Obsolescence Management Platforms: What You Need to Know
Assess Your Obsolescence Management Needs to Determine Whether a Subscription-Based or Managed Service is the Right Fit for Your Business
“The more things change, the more they stay the same.” If that adage were true, smartphones would run on vacuum tubes, and they’d be the size of city blocks.
Fortunately for our arm muscles, continual advances have given us communications technology that fits in the palm of our hands. Yet change creates new complications. For one, it’s incredibly hard for manufacturers to track each and every component they use in production.
Some businesses still use manual spreadsheets to manage their component inventory. Unfortunately, spreadsheets demand time-consuming data entry and are error-prone. By the time an employee finishes updating the spreadsheet, it’s likely outdated again. Spreadsheets also don’t yield useful, predictive information that can help organizations stay ahead of potential challenges in product lifecycle management.
The good news is that there are better options. Proactive obsolescence management tools give businesses visibility into their supply chain, which can help them predict product vulnerabilities and maintain compliance.
There are two main types of software solution options for product lifecycle management: subscription-based and managed services. Let’s take a closer look at each.
Subscription-Based Obsolescence Management Systems
With a subscription-based obsolescence management service, organizations can store all component data in a centralized location. This reduces the need for manual work on spreadsheets, such as researching, validating, and entering data. Because multiple users can access this database simultaneously, information is always available in real-time. Best of all, the subscription service does the heavy lifting. It compiles and updates component databases by automatically ingesting information from manufacturing data feeds and product change notifications (PCNs).
The platform gives users access to current production status, lifecycle availability projections, datasheets, and PCNs. Because the system saves all PCNs and end-of-life notices, that information will always be accessible. Users can also easily search for alternate components to readily identify drop-in and generic replacements.
Additionally, a subscription-based system allows for predefined reports as well as custom, user-defined reporting. This puts information at your fingertips so you can more accurately plan for your product lifecycles and your budget. Last but not least, the system offers alerts. Every night, it compares parts affected by PCNs and end-of-life notices and sends a detailed warning about any affected parts.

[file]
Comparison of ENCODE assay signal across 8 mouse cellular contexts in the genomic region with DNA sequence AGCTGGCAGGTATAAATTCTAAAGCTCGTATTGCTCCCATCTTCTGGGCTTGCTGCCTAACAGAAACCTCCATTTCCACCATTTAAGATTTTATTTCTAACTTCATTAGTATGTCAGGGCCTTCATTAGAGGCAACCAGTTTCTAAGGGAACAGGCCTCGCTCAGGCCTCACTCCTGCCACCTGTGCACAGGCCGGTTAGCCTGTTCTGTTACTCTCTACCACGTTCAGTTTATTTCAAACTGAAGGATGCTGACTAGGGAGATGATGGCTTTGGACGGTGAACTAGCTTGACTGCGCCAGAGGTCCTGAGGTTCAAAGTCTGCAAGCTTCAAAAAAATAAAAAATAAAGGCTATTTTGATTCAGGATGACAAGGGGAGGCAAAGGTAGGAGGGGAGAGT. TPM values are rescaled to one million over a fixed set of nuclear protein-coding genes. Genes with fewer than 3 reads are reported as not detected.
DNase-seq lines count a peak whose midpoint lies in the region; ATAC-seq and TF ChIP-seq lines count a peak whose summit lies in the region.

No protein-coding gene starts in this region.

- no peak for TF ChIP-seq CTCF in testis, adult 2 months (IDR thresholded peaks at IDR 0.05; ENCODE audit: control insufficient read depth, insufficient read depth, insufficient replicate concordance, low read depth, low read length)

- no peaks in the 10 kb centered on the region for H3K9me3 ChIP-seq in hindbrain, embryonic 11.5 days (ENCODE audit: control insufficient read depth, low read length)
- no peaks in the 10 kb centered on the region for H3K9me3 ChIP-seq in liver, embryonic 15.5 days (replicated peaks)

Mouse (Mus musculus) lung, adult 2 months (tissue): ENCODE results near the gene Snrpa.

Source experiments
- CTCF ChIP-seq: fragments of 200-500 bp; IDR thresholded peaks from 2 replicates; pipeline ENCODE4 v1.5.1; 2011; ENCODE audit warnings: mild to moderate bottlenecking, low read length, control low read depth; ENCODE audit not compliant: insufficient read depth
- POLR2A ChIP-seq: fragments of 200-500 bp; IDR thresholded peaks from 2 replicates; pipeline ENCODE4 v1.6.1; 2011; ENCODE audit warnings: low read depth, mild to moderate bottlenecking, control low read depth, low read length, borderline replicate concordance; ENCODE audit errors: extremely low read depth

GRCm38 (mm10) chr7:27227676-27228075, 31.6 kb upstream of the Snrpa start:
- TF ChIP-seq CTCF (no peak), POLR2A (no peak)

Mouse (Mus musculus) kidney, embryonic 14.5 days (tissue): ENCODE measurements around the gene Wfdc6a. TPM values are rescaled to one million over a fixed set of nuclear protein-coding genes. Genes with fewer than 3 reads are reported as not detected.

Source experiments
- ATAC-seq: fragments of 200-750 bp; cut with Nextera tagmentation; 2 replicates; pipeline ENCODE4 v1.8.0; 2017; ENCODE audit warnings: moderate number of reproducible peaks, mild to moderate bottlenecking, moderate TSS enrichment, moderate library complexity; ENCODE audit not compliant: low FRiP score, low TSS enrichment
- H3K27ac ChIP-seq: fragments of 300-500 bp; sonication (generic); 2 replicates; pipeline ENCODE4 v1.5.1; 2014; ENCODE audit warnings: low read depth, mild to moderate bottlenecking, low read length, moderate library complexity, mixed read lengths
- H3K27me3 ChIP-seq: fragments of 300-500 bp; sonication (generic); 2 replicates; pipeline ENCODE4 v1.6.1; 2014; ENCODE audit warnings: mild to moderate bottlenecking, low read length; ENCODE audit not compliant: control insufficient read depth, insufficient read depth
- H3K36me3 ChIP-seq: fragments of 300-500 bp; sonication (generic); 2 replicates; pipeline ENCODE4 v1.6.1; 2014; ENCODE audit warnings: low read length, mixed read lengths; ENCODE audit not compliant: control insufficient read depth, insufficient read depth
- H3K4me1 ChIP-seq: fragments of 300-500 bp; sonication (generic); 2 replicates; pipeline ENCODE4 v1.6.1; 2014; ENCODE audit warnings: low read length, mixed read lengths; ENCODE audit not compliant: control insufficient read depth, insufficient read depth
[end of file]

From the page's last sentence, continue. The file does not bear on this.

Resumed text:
Subscription-based service is ideal for companies that can afford to dedicate internal resources to loading, scrubbing, and updating bills of materials and PCNs. Businesses using a subscription-based service will also need staff to manage changes that result from industry acquisitions and part number corrections and additions.
With support generally limited to customer service, subscription-based services typically require more hands-on project management and clerical work from employees. However, the amount of work involved with maintaining the service is still substantially less involved than a manual tracking method.
Obsolescence Management Managed Service
A managed service for obsolescence management is essentially a turnkey offering. This service builds on the power of a subscription-based system but removes the clerical burdens. This makes managed service programs even more efficient.
Clients that choose a managed service solution have access to additional support, including a dedicated program manager who leads the research effort. The program manager works closely with project leads, supplier engagement, and engineering teams to ensure there are no gaps in information. The program manager also oversees the work of project leads, who are responsible for scrubbing and normalizing part numbers.
The managed service provider creates a relational database with the client’s master parts list. By querying the database, the system can match existing supplier data to populate the user interface. The business’s supplier engagement team manages all supplier communications, collects all relevant supplier data and documentation, and conducts quality assurance reviews.
Program managers also oversee any necessary updates in the event of a supplier acquisition or merger. Throughout the engagement, you can email requests to your program manager to research new parts. The provider’s engineering team will validate, verify, and then upload the new parts to the software. Plus, program managers handle bills of materials and quality assurance.
Managed service obsolescence management solutions are ideal for clients that prefer to have their staff focused on finding solutions rather than maintaining databases.
Automation Is the Key to Successful Obsolescence Management
No matter which option is right for your company, an automated obsolescence management system is essential. Modern systems reduce manual work, eliminate threats to your product lifecycle, and help you make more financially sound decisions.
To learn more about our obsolescence management solutions, book a consult with one of our experts.